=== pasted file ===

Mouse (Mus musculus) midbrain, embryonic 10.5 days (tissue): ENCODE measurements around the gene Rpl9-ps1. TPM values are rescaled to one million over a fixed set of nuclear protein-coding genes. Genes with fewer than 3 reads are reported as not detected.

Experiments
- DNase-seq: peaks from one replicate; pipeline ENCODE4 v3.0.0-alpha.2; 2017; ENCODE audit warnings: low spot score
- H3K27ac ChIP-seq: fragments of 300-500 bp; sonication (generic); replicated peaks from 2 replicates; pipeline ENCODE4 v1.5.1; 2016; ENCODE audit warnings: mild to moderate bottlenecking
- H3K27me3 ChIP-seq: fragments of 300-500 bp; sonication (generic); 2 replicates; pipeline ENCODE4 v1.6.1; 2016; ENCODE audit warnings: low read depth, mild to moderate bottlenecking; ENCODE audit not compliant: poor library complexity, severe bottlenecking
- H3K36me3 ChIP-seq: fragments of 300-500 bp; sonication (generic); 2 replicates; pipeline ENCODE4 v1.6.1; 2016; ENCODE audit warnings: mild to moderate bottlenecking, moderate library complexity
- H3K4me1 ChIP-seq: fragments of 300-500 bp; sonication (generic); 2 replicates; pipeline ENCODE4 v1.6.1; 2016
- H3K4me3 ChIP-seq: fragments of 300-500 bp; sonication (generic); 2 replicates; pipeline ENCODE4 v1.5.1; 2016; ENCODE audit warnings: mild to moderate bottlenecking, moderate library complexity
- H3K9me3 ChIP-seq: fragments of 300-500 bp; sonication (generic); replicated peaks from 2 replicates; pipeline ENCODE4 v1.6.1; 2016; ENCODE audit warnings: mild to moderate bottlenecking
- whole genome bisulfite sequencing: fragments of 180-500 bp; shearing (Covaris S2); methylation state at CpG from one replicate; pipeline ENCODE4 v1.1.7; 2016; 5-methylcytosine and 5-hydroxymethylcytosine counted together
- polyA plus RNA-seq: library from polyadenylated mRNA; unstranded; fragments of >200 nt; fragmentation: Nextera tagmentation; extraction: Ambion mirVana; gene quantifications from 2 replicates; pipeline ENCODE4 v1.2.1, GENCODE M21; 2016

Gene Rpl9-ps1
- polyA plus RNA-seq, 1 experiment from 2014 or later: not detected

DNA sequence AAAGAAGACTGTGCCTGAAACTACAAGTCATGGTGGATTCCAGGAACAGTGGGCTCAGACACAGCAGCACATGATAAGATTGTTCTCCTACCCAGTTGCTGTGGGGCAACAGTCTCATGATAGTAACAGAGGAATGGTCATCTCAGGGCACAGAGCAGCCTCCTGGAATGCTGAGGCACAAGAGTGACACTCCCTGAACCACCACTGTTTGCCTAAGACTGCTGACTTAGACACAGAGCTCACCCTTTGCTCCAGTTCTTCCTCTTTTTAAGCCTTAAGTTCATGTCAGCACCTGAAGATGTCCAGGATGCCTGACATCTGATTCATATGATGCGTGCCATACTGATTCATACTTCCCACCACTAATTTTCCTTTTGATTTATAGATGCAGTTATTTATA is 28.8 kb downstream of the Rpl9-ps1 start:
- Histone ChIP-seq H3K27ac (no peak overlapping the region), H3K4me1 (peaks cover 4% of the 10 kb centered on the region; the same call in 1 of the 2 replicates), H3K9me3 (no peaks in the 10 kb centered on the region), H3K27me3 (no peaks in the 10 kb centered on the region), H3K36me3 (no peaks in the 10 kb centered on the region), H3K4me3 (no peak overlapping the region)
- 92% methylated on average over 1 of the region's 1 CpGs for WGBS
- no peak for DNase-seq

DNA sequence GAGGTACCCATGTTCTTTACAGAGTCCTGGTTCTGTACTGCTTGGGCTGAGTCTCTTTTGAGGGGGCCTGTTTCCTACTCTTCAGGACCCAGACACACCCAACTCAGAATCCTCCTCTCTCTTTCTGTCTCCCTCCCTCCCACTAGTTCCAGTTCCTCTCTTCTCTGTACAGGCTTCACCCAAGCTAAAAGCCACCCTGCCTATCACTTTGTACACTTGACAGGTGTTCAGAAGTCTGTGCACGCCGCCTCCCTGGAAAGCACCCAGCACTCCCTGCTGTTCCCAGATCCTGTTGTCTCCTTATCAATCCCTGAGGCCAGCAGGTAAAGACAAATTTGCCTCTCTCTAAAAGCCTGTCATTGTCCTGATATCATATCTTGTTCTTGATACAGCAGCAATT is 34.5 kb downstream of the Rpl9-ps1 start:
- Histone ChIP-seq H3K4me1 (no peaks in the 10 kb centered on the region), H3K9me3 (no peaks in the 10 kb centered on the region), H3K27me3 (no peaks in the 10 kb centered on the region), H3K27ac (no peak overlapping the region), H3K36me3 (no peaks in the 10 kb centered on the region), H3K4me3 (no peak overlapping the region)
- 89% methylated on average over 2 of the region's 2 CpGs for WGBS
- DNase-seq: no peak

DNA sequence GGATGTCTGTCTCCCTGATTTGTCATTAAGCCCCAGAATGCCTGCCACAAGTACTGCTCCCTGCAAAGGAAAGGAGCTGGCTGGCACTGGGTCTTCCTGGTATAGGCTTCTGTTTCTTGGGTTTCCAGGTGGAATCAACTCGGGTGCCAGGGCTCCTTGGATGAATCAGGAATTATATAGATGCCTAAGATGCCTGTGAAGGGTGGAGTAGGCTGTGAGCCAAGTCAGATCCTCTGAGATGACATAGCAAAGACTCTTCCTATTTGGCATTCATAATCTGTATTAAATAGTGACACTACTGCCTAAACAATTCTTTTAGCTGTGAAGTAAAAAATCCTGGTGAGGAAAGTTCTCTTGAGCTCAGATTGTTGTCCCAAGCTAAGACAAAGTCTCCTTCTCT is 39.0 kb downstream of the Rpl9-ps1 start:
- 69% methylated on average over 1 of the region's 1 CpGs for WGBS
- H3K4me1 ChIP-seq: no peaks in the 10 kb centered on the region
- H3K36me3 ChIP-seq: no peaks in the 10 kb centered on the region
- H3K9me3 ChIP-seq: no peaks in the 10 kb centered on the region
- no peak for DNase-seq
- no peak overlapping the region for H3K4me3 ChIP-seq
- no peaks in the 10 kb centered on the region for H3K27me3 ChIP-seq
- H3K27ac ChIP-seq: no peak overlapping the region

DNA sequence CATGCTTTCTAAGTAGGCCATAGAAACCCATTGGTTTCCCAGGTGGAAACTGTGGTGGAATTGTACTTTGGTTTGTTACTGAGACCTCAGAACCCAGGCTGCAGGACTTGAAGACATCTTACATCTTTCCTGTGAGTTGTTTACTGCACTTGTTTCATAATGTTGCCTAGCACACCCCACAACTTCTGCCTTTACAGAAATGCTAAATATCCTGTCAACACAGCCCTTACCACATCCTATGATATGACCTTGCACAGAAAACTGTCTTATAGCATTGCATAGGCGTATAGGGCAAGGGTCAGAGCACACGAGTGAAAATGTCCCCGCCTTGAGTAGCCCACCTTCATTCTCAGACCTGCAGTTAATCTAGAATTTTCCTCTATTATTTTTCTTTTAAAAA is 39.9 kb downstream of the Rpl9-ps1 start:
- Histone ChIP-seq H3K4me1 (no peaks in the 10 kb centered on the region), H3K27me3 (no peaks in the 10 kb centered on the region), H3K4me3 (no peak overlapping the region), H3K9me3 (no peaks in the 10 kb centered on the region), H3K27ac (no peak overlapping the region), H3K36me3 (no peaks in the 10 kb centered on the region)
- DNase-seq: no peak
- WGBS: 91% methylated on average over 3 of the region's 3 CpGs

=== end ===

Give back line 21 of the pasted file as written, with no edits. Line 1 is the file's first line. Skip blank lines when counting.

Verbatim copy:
- DNase-seq: no peak